Tag Archives: Teaching

Goodbye Birmingham, Hello, um, Home?

So when I started applying for placements, I didn’t really think about the reality of it all. I knew I wanted to come back home, to save some money and be closer to my friends, boyfriend and family. Throughout my time at Aston, I’ve always struggled with homesickness, so this seemed like the obvious choice. The easy option; how hard could it be?
Well, the answer is quite. And now I’m homesick for Birmingham – here are the top 10 things I miss about my 2nd home and favourite city!

  1. Uber – this sounds like a strange one, but my town doesn’t have Uber, and every time I use a regular taxi I now complain about the fact it isn’t Uber. I miss its convenience and its safety and hoping soon that my town finds its way into the 21st century.
  2. New Street – I miss being connected. From my local station (which only has one line) I can get to either Birmingham or London. From New Street, I can get anywhere. I’ve had so many tearful goodbyes there and seen it rebuilt into the architectural beauty it is now.
  3. Shopping – alongside our beautiful station we also got some new shops to compliment The Bullring. Forgetting a birthday is never an issue when I have pretty much any shop I could ask for just a 10 minute walk away.
  4. Not needing a car – don’t get me wrong, having my own car is a lifesaver and I need it to get to and from my placement every day. But I really don’t like the fact I have to pay for it. I now 100% understand why people moan about paying for parking, the cost of petrol and rush hour. I also really miss walking everywhere!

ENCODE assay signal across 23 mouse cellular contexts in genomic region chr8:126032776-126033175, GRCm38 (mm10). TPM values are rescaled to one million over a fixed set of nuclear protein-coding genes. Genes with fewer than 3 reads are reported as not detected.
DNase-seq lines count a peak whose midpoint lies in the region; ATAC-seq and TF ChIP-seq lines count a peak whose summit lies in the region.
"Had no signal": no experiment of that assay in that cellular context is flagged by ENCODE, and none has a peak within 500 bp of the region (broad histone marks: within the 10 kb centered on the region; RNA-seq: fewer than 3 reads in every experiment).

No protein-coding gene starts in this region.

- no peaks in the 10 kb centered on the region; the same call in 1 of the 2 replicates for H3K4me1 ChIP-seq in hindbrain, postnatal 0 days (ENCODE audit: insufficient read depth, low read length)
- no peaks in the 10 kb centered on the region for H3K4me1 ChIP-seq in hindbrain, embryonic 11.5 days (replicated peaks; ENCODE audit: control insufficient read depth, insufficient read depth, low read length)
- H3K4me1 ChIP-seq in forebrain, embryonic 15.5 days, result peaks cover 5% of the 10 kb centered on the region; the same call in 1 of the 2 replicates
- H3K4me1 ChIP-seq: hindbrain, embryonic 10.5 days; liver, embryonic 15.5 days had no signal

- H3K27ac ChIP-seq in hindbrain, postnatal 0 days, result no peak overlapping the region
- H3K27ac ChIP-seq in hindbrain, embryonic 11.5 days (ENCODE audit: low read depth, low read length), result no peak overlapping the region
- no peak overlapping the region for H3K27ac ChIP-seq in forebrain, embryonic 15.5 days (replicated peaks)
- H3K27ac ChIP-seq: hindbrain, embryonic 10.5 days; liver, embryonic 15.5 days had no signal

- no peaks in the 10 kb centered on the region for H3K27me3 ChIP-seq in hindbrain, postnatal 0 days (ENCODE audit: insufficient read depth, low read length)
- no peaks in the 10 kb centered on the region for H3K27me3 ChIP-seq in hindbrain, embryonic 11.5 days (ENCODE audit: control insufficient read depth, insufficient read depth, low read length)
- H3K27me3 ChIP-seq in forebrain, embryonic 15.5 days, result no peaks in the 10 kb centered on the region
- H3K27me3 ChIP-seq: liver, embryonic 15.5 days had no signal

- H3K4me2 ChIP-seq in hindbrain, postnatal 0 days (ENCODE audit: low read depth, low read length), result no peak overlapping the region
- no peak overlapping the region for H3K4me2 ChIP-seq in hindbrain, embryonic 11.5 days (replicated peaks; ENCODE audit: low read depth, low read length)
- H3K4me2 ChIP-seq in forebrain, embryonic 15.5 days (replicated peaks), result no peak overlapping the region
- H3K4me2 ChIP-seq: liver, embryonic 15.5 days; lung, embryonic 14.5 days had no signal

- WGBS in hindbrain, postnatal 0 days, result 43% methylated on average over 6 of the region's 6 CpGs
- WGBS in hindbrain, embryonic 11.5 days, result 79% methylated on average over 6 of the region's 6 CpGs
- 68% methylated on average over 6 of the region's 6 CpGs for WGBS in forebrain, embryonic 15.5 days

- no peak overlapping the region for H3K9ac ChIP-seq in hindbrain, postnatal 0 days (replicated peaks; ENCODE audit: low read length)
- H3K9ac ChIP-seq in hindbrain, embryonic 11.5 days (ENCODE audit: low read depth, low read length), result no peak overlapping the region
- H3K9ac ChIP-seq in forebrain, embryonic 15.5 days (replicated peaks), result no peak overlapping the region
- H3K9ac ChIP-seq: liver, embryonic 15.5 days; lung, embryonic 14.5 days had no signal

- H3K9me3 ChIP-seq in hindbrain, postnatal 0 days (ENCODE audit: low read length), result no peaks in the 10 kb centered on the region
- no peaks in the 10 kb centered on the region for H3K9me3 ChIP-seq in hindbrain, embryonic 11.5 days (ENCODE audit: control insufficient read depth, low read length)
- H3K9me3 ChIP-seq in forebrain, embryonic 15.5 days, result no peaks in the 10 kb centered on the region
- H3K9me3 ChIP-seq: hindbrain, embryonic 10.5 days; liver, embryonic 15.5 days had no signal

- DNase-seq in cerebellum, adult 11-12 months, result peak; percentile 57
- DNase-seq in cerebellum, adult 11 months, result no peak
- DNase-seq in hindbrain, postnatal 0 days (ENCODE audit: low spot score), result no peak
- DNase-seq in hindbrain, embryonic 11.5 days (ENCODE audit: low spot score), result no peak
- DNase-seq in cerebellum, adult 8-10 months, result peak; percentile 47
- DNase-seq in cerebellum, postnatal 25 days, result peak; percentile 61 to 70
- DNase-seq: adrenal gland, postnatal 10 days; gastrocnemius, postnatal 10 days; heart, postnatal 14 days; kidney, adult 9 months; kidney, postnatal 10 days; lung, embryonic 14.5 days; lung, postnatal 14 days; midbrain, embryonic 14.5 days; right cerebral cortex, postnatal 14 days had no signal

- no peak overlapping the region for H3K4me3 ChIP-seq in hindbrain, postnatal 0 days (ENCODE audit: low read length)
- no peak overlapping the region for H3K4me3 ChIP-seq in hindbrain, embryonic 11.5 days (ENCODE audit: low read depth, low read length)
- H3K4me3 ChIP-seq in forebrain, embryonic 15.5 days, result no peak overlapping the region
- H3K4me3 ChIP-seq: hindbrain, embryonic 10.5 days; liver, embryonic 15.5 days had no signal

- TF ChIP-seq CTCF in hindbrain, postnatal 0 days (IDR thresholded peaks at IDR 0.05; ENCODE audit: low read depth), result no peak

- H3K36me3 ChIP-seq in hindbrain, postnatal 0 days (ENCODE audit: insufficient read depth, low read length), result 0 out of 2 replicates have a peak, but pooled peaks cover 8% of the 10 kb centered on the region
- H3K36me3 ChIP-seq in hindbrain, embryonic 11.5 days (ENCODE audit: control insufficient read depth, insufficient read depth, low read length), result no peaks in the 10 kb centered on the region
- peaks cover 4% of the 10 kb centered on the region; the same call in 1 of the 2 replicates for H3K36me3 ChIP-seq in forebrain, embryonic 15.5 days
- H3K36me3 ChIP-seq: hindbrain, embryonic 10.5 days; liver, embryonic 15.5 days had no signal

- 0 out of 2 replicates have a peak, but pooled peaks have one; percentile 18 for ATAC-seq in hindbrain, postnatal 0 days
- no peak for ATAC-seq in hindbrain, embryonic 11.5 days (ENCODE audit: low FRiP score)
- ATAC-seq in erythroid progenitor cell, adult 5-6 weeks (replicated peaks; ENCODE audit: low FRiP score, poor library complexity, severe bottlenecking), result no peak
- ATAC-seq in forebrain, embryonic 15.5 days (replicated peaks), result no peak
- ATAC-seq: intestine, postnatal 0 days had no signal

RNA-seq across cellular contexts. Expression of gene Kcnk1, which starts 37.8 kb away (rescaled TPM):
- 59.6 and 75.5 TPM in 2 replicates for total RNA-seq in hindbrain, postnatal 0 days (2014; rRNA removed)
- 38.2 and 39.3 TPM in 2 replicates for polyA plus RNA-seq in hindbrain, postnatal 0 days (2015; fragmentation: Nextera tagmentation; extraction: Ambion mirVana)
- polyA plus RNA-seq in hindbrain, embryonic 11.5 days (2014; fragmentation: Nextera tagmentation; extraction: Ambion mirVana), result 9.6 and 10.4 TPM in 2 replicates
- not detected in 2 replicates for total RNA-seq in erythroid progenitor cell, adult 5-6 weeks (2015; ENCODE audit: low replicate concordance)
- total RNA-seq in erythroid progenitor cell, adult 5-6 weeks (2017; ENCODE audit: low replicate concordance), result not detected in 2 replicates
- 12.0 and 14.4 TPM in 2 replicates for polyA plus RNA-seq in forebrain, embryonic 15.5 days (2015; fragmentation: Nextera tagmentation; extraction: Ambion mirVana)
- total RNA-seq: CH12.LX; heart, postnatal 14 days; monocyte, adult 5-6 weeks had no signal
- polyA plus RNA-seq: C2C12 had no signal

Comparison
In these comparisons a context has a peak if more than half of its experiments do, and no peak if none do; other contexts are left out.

5. Independence – Living on my own for 2 years has made me so much more confident, and now that I live with my parents again there are certain things I really miss. As a family we’ve always tried to eat dinner together, but I do really miss cooking for myself and having whatever I like to eat. (But I’m so glad I can enjoy Mum’s roast dinners again!)
  6. Flatmates – I learnt a huge amount from my flatmates. I learnt so much about different cultures, religions and ways of life. I also learnt to negotiate who was taking out the bins out, a really useful life skill.
  7. Learning – As much as I’m learning skills on my placement, I’m not learning academically. I miss lectures that really made me think and want to do my own research.
  8. Concerts – Birmingham has a really good music venues, my home town has, well, none. Being able to go to gigs and concerts and not have to rush to catch the train home was one of the best things about living in a city.
  9. Friends – although I’m at home, and have my friends here, I also really miss all my friends I made at university. Some are also on placement and some have carried on into their final year, but I know I really have made some friends for life at Aston.
  10. Coming home – I miss getting excited to visit home. I miss packing a suitcase, trying to find a seat on the train and being picked up from the station. But now I get to be excited to go and visit Birmingham, my favourite city!